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Ebury Press, £25
It was Madhur Jaffrey who first convinced us that our lives were incomplete without a bunch of coriander. From the 1980s onwards, she created the wave of home cooking of Indian food that we now take for granted.
This latest book from the doyenne of South Asian cooking is a vegetarian sequel to 2010’s ‘Curry Easy’. The new book’s a fabulous read, and celebrates how Indian home cooks triumph in transforming frugal ingredients into magnificent feasts.
Outstanding recipes from the book include a mustardy lemon rice studded with peanuts and toasted lentils, often served at ashrams; and a wild mushroom curry inspired by the hunter-gatherers of the southern Coorg hills.
We travel with her as she recreates tiffin lunches enjoyed by jewellers in Mumbai, appreciate the sweet-sour partnership of jaggery and tamarind in Gujarat’s staple dishes, and are given the lowdown on making memorable family meals from across India. If tarka dahl is your go-to recipe, Jaffrey’s marvellous four-lentil mixed dahl, infused with cardamom, astringent clove and bites of chilli, will dramatically broaden your repertoire.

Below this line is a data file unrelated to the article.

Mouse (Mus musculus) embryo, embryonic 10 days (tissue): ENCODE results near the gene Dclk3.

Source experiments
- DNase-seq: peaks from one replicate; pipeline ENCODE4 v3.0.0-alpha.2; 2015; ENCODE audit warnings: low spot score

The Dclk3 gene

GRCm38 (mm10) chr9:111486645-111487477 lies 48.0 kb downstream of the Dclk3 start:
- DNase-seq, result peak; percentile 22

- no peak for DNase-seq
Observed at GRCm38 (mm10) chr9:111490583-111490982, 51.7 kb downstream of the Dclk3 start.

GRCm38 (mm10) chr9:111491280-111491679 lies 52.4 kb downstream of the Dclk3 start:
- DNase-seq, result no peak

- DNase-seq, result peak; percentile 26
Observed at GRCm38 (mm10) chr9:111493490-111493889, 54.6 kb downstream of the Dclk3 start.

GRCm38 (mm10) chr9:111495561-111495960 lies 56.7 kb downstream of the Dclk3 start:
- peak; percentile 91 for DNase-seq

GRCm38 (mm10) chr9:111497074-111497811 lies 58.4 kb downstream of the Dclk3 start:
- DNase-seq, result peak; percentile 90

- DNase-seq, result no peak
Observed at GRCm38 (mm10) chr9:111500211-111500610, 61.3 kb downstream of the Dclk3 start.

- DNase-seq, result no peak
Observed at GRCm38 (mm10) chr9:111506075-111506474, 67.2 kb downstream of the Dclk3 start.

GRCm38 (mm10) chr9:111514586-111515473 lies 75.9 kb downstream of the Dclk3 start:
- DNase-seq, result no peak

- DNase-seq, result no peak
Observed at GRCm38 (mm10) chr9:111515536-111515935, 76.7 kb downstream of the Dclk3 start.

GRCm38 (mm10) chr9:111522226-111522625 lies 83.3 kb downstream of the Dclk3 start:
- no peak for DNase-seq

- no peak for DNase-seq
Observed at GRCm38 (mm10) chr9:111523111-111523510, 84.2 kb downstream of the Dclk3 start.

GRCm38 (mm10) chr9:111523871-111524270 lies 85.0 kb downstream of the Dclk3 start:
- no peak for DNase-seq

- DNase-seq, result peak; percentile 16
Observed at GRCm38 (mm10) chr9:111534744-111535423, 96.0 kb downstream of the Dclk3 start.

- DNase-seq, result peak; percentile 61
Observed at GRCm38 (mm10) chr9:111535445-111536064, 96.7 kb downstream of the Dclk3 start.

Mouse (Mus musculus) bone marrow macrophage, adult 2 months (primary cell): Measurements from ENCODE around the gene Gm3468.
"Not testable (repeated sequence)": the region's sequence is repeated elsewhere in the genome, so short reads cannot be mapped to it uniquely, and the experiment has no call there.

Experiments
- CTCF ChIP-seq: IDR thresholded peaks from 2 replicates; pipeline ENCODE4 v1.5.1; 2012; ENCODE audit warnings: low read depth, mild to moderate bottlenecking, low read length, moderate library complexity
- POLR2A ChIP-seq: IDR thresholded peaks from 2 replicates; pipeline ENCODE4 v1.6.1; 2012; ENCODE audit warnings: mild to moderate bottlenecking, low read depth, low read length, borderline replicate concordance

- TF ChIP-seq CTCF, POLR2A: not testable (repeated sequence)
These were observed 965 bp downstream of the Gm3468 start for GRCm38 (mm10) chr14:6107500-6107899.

Shop-bought poha (par-boiled rice flakes) is to Gujaratis what baked beans are to Brits. Jaffrey delivers the goods with her version of warmed poha, tossed with fried cauliflower florets and peas, sharpened with lime juice, mustard seeds and crackling curry leaves. Even my Gujarati neighbour gave it her nod of approval. This marvellous flash-fry makes for a healthy brunch and it’s one of those obliging dishes that takes-on whatever vegetables are around.
Don’t be put off by the lengthy ingredient lists – dishes are quick to assemble and pretty much look after themselves once on the stove. And the best thing is that making them will set you back pennies rather then pounds.
by Roopa Gulati